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Article

Racism and Accountable Policing for Black Adults in the United States  

Robert O. Motley Jr. and Christopher Baidoo

Racism is a public health concern for Black adults in the United States given its prevalence and association with adverse health outcomes for this population. The frequency of high-profile cases involving police use of gratuitous violence against Black adults has raised concerns regarding racially discriminatory law enforcement practices. In this article, racism is defined and a discussion is offered on its impact on the health and well-being of Black adults in the United States; the intersection of racism and policing; contemporary racialized policing practices; emerging evidence on prevalence rates for exposure (direct and indirect) to perceived racism-based police violence and associated mental and behavioral health outcomes; and police accountability through executive, legislative, legal, and other remedies.

Article

Police Social Work  

Rosemary Alamo and Rick Ornelas

Police social workers are professionally trained social workers or individuals with related academic degrees employed within police departments or social service agencies who receive referrals primarily from police officers. Their primary functions are to provide direct services such as crisis counseling and mediation to individuals and families experiencing social problems such as mental illness, alcohol and substance use and abuse, domestic violence, and child abuse, among others. Additional functions of police social workers are mezzo and macro related and include training police officers in stress management, mental illness, substance abuse, domestic violence, and child abuse; providing consultation and counseling to police officers and their families; program planning, development, implementation, monitoring, and evaluation; grant writing; legislative advocacy; and community and organizational needs assessment. Essentially, police social workers influence laws, legislation, policies, and practices that impact individuals, families, groups, law enforcement, organizations, and communities.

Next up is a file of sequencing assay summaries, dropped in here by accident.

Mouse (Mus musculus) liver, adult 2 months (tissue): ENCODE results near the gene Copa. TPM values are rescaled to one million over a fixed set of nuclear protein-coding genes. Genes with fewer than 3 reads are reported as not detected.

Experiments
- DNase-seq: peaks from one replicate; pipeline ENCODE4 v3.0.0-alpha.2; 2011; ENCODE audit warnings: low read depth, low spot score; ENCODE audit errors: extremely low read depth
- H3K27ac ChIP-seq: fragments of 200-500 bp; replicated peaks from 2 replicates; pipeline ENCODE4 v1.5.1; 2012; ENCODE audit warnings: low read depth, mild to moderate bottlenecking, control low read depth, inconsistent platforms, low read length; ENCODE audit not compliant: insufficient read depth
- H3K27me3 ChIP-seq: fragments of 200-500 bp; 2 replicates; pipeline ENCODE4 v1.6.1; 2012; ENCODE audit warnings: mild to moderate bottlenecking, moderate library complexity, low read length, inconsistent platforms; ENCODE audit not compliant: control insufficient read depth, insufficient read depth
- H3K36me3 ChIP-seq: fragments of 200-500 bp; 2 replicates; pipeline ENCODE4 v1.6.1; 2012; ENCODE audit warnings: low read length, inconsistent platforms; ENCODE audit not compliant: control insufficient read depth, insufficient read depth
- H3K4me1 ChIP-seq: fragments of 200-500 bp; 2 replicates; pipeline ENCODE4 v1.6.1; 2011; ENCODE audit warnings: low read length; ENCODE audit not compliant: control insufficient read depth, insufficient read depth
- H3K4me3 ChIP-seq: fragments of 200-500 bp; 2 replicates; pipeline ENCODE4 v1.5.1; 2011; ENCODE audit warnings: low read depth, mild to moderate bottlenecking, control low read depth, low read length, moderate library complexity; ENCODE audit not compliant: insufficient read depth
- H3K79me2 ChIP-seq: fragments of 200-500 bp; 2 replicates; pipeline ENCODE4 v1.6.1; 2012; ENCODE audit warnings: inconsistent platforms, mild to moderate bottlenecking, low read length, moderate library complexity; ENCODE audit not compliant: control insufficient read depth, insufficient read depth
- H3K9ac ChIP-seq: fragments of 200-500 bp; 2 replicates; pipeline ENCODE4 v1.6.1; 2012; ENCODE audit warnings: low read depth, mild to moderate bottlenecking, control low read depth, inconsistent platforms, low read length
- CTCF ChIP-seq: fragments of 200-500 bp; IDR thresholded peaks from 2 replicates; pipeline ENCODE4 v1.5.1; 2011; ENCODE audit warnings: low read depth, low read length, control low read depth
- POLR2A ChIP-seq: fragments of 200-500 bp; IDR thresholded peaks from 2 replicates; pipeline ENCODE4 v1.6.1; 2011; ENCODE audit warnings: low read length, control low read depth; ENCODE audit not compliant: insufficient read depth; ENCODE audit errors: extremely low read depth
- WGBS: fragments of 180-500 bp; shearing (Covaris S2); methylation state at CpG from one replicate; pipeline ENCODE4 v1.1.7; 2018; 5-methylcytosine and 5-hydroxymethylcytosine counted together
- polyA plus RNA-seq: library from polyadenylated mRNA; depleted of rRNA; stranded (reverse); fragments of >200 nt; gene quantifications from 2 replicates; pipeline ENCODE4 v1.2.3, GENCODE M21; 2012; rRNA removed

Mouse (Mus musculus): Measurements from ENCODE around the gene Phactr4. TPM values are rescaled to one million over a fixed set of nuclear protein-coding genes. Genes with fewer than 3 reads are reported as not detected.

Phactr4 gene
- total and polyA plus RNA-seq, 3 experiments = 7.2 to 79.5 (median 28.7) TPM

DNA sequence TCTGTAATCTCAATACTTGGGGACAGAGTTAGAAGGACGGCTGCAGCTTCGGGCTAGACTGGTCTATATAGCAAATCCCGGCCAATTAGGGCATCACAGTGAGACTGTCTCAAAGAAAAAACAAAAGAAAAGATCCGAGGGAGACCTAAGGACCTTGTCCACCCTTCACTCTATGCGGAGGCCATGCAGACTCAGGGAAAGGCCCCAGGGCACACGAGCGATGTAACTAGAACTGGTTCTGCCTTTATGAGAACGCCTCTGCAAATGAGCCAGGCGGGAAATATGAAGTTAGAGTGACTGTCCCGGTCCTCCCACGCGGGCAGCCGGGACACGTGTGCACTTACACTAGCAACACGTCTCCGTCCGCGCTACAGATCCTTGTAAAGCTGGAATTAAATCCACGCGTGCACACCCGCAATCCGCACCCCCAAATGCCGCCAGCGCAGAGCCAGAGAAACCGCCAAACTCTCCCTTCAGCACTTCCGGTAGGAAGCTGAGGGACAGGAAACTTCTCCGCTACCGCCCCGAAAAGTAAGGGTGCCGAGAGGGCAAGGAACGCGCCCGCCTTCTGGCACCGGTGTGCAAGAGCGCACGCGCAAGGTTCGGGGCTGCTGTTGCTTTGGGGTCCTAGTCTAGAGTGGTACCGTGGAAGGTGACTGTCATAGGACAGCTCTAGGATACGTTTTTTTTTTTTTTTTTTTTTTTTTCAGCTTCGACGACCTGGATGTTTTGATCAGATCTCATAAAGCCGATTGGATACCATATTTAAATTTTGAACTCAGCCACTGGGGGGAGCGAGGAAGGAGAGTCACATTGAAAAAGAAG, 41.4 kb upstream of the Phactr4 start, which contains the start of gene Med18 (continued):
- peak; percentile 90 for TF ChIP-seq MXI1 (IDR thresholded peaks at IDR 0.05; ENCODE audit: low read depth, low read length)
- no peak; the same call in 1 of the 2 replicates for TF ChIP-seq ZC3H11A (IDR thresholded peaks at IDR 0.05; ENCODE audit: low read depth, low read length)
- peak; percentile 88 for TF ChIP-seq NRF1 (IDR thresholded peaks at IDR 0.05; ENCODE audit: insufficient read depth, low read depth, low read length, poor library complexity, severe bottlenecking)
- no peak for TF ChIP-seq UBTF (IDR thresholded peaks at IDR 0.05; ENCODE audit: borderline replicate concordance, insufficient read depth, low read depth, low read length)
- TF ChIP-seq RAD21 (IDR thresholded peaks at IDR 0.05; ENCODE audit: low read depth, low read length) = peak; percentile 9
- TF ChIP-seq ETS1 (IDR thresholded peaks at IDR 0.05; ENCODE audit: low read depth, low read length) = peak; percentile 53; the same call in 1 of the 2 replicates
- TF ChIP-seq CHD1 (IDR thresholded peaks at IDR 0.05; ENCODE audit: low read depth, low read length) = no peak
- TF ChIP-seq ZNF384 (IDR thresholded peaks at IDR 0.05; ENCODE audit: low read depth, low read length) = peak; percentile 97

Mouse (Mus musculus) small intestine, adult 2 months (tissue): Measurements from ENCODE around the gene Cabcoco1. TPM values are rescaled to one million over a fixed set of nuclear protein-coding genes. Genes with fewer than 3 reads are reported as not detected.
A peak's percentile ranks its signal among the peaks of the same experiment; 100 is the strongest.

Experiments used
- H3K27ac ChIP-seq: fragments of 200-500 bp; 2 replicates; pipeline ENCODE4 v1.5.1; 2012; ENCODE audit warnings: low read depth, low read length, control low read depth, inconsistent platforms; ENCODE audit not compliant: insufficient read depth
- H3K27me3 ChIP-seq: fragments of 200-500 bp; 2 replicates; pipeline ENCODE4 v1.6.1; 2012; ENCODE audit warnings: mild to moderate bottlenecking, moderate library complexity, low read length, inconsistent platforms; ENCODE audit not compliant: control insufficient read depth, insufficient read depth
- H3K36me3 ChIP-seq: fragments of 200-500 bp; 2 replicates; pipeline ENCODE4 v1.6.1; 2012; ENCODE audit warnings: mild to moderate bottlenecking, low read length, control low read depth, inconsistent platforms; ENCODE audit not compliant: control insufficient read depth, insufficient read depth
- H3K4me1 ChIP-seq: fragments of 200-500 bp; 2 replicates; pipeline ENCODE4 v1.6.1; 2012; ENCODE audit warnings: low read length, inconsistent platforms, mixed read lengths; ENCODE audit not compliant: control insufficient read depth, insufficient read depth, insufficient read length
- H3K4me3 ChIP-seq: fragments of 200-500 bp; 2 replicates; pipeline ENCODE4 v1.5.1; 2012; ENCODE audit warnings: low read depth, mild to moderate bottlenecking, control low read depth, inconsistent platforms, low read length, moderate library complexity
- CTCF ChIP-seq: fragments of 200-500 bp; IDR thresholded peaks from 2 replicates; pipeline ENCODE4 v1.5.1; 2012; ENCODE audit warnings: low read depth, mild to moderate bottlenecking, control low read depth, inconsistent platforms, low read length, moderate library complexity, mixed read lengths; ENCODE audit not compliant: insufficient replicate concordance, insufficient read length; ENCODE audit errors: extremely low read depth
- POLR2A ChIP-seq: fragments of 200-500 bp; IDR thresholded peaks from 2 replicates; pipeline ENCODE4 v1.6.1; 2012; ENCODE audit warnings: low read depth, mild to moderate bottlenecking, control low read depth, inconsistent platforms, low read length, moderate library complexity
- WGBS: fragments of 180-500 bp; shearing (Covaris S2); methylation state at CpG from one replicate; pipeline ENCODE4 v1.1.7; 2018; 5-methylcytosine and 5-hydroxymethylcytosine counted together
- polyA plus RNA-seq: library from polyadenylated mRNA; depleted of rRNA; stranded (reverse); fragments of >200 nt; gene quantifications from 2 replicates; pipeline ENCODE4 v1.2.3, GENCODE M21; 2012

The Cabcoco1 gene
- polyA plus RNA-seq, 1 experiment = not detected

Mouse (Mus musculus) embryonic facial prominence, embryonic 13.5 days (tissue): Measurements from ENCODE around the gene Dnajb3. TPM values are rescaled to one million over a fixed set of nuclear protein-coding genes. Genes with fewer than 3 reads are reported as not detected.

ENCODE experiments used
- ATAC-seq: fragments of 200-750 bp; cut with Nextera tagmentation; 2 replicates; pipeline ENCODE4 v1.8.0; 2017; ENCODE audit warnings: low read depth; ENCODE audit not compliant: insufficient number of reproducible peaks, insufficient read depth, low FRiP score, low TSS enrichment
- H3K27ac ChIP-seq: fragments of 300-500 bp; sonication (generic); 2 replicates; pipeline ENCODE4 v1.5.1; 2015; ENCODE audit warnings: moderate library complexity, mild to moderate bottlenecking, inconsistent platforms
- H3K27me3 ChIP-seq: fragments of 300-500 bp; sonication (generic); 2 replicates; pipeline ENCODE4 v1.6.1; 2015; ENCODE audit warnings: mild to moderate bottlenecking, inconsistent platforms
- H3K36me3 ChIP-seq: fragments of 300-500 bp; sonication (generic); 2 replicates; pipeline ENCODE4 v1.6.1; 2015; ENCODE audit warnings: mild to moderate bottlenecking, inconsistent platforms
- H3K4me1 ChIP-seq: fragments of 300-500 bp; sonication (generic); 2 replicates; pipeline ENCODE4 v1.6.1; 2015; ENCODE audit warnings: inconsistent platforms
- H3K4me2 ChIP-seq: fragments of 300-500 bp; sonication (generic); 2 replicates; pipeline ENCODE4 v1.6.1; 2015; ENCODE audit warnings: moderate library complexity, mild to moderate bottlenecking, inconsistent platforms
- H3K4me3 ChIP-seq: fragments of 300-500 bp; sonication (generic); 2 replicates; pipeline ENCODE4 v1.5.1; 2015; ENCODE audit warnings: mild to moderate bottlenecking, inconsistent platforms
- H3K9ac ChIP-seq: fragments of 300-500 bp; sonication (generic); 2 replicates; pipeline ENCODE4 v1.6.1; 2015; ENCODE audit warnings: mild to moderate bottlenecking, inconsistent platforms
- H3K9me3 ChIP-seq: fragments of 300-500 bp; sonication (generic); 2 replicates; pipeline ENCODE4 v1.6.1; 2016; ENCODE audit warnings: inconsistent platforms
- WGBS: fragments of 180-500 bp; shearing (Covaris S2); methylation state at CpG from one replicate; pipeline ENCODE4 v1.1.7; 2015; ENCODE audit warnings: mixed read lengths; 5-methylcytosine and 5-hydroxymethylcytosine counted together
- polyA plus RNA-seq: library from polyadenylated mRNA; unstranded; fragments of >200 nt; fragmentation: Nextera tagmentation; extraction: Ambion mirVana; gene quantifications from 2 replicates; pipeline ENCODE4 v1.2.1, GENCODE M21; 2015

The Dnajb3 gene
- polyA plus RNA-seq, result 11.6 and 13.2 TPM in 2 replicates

Article

Racial Profiling and Policing Black Communities  

Joshua Kirven

Strained police-community relations are not new to distressed and black communities. However, recent decades of modern-day policing have become a challenging, stressful job for officers in terms of safety and social order, job performance, and being recorded (often on cell phones) and quickly judged by the public. This article looks at racial profiling, implicit bias, and how the heavy hand of order-maintenance policing is used to the detriment of black communities, especially black males. The relevance of contact theory will be discussed in terms of its relevance for reaching mutual ground between black males and police officers. This article offers practical strategies for (a) social workers (community practitioners), (b) black males and citizens of color , and ( c) police officers themselves. For officers specifically, this potential awareness can lead to healthier, neutral experiences with black males leading to positive policing of black communities.

Article

Treger, Harvey  

George T. Patterson

Harvey Treger (1924–2016) was a pioneer in the social work profession, breaking new ground for social work practice in law enforcement agencies. Under Treger’s leadership, police social work was started as a new specialty area of social work practice. His groundbreaking vision for police social work practice continues to evolve to the present (2021), as progressively more law enforcement agencies either hire or establish collaborations with social workers, and community stakeholders recognize the need for a social work response to community social problems instead of law enforcement.

Article